October 2023 Stargazing Guide

Posted on Sunday, October 1st, 2023

Greetings Junior Scientists, Scientists and Citizens of this great big weird, wild and wonderful world in which we live. As always I’m your humble science communicator, the great Orbax, coming to you from the Department of Physics at the University of Guelph and I’d like to welcome you to our October 2023 Star Gazing Guide!

Now that we've smashed past the Autumn Equinox our daylight hours are shortening. As a matter of fact by Halloween our sunrise will be as late as 7:55 am with sunset as early as 6:14 pm. This means that by the time Halloween is upon us we'll have up to 14 hours a night of prime Star Gazing action! And we're gonna need it because October is jam-packed with excitement AND, in a shocking twist, we're not even going to talk about stars! What ARE we going to talk about? This month we spot planets, are spoiled with TWO meteor showers and get a rare opportunity to view a partial solar eclipse. All this and more we just take some time... to look up.

If you want to try and spot a few planets the weather's only going to get cloudier as we head towards winter so now's your chance junior scientists! Mornings this month will bring Mercury and Venus. Mercury will be visible for the first week of October in the East, just before sunrise, but gets dimmer as the month goes on. Venus, however, is with us all month with its greatest elongation on October 24th. A 7:46 am sunrise means that Venus should be bright and visible in the morning sky in the East. Jupiter and Saturn continue to light up our nights. Jupiter will be hugging the morning moon on the first and Saturn will be visible nearing the waxing gibbous moon on October 23rd and the 24th.
And speaking of the Moon...

The full moon this month is on October 28th and as a matter of fact October 21st is International Observe the Moon Night on which we will be treated to a glorious first quarter moon. Check out the NASA page for details or your local chapter of the Royal Astronomical Society of Canada if you're interested in meeting up to observe the Moon.

Settlers of North America would call the October full moon the Hunter Moon as we used to have to prepare food stores for the long winter ahead. Now the Hunter's Moon is simply the first full moon after the Harvest Moon meaning that it can take place in October or even early November. Around the Great Lakes region, the Anishinaabe call this moon Binaakwe-giizis, the Falling Leaves Moon – which follows the Changing Leaves Moon of September. The Cree Nation observe the start of bird migration by calling the October moon Pimahamowipisim, the Migrating Moon. The Mi'kmaw of Eastern Canada call the October Full Moon Wikewiku's - the Animal Fattening Moon as many animals get ready for winter hibernation.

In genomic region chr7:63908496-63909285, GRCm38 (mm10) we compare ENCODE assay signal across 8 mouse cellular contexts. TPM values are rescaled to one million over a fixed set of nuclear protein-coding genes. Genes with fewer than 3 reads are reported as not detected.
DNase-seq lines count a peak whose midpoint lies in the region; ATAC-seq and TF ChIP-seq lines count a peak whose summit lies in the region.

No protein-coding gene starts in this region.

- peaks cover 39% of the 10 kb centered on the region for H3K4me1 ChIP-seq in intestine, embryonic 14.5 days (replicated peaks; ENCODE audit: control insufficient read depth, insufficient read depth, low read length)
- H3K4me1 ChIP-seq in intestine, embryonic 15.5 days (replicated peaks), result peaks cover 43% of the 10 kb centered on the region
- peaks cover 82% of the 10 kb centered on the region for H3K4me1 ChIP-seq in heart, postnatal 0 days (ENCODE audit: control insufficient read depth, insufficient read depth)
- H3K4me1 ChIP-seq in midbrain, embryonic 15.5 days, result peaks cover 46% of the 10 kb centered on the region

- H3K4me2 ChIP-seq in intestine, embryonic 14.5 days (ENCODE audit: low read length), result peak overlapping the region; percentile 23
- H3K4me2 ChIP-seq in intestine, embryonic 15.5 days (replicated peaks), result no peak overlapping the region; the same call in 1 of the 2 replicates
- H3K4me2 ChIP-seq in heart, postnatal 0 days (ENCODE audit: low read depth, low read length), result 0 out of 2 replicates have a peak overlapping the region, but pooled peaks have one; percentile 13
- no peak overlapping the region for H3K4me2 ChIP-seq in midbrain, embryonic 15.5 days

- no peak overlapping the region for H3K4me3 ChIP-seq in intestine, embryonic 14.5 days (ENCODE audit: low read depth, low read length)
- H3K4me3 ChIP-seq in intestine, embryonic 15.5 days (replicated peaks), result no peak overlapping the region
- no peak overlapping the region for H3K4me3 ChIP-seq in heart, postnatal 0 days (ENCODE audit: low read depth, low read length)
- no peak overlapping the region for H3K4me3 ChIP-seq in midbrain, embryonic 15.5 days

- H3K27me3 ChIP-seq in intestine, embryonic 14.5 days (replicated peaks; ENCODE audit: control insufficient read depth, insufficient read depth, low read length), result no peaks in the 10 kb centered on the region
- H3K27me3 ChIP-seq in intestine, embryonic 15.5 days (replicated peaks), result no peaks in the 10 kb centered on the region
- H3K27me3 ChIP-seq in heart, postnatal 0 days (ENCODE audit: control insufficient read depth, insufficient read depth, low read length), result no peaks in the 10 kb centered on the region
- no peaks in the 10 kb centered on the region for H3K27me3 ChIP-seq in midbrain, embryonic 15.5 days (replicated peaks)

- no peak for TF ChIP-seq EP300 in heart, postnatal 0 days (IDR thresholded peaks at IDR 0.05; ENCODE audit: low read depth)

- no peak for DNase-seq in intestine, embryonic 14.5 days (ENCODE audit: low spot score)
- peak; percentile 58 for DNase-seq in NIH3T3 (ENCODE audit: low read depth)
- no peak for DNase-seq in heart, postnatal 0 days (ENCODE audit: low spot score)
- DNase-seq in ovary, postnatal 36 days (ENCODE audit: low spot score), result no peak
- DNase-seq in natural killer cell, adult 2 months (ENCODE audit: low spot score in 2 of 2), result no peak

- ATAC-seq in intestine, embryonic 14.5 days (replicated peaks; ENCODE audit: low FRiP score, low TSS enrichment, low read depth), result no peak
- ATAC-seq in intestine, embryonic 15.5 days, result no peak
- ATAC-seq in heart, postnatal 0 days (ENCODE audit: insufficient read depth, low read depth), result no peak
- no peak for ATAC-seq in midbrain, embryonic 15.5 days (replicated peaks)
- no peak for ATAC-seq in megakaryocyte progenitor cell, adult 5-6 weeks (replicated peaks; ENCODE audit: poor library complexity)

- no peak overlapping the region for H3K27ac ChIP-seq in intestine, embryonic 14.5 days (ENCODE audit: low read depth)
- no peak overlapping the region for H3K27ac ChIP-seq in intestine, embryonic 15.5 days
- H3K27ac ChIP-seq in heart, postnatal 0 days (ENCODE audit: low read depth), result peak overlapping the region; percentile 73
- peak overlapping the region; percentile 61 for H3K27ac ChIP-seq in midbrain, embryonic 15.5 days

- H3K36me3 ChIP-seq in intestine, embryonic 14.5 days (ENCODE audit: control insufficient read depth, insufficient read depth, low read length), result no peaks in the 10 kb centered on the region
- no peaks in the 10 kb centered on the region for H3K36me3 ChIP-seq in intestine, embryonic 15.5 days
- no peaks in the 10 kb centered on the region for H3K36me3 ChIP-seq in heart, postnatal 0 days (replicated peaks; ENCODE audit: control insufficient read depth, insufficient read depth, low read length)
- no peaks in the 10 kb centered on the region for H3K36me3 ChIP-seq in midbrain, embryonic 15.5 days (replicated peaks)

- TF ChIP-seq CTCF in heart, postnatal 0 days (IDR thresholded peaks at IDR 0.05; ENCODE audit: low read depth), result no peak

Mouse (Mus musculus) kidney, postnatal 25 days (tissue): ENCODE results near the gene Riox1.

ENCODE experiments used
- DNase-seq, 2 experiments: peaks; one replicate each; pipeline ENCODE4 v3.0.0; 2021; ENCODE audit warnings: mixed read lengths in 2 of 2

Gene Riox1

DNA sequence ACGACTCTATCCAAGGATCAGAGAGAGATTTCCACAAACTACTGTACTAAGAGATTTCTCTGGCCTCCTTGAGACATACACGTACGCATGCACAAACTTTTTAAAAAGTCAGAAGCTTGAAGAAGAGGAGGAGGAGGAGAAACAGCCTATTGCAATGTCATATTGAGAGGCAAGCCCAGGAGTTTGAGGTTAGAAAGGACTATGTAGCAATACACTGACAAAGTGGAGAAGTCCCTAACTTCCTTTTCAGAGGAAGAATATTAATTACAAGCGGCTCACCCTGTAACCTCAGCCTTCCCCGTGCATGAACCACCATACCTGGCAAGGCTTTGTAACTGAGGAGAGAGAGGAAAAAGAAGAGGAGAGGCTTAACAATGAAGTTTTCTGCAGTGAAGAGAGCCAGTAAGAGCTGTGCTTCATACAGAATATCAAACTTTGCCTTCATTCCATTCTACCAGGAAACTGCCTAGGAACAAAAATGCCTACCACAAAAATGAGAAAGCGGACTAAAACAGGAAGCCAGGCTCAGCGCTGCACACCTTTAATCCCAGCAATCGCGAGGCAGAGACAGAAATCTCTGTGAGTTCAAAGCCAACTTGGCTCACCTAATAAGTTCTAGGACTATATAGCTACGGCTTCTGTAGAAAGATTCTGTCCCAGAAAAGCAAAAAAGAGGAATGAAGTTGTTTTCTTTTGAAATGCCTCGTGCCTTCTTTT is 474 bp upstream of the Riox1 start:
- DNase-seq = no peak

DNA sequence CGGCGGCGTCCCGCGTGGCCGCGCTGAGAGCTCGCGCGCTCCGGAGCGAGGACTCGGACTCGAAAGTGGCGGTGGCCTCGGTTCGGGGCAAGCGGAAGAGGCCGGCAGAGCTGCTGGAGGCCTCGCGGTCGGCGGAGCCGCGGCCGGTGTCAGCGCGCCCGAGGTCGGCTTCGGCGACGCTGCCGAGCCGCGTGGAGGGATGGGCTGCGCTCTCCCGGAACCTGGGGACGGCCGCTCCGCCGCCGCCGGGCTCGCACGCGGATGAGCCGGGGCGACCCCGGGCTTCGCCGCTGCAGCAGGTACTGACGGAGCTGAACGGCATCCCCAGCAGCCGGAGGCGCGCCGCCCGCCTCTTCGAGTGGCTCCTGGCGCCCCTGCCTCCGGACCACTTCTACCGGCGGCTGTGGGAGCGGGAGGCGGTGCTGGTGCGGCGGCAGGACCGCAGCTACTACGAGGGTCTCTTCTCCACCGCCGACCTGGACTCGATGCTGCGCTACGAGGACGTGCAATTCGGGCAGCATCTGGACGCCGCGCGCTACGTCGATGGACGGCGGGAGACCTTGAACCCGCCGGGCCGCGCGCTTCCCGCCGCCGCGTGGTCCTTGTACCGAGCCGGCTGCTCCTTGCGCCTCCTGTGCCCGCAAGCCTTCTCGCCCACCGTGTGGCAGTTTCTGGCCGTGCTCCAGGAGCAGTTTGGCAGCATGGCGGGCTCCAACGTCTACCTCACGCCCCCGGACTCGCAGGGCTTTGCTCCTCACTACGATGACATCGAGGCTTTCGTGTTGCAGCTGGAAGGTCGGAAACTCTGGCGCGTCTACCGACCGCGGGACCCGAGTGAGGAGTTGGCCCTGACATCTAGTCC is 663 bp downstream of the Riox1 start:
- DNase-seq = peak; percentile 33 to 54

With the full moon so late this month it should mean that the sky will be extra spooky for Halloween and if you're not careful you might even see...

This month we have two meteor showers to look for. The Draconids Meteor Shower Peaks October 18th as we pass through debris left by Comet 21P/Giacobini-Zinner. Now this is a fairly minor meteor shower emanating from the constellation Draco the Dragon but as the month goes on we pass through the tail of Halley's Comet which lights up the sky in the annual Orionids Meteor Shower. This shower emanating from Orion the Hunter in the East and peaking on the night of October 20th in the morning of the 21st you should be able to see upwards of 20 meters per hour after midnight.

All right let's get into it.

For about two and a half hours on Saturday October 14th we're going to experience a partial solar eclipse here at Guelph, while other areas of North and South America will get an opportunity to experience what we call an annular solar eclipse. Most of us know that an eclipse occurs when the Moon, the Sun and the Earth line up along a straight line. This is called syzygy (cool word eh?) and depending on where you are on Earth this may cause the Moon to completely obstruct your view of the Sun thereby causing a solar eclipse.

But here's the thing, the Moon's orbit is elliptical so what happens if the Moon's at its farthest point away from the earth in that orbit when syzygy occurs? This is what we call an annular eclipse or a ring of fire eclipse. It results in a big black spot obscuring most of, but not all of, the Sun. The annular eclipse will be visible across a large swath of North and South America visible all the way from Eugene, Oregon to Natal, Brazil. From our vantage point we're only going to experience of partial solar eclipse with a maximum coverage of almost 30 % starting around noon and lasting till about 2:30 but with the peak at 1:09 pm. While solar eclipses are rare, we ARE going to experience another one next year on April 8, 2024 with a maximum coverage of 99.4 %!
I must warn you though, even if it's a partial eclipse, if you are going to take some time to look up only do it with approved eyewear.

What an exciting month to look forward to junior scientists! All these incredible phenomena to explore and we didn't even get a chance to talk about the Osiris-REX mission which returned NASA's first ever asteroid sample from space or Comet Nishimura making a brief appearance in our night skies! There's just so much out there! So much to learn and so much to see and so much to explore and all we have to do is take some time... to look up.

See you next month junior scientists and don't forget to have a science-tastic day!
Special thanks to Royal City Science's own planetary geo-chemist Dr Glynis Perrett for her help preparing our Star Gazing Guide. And the Royal Astronomical Society of Canada.


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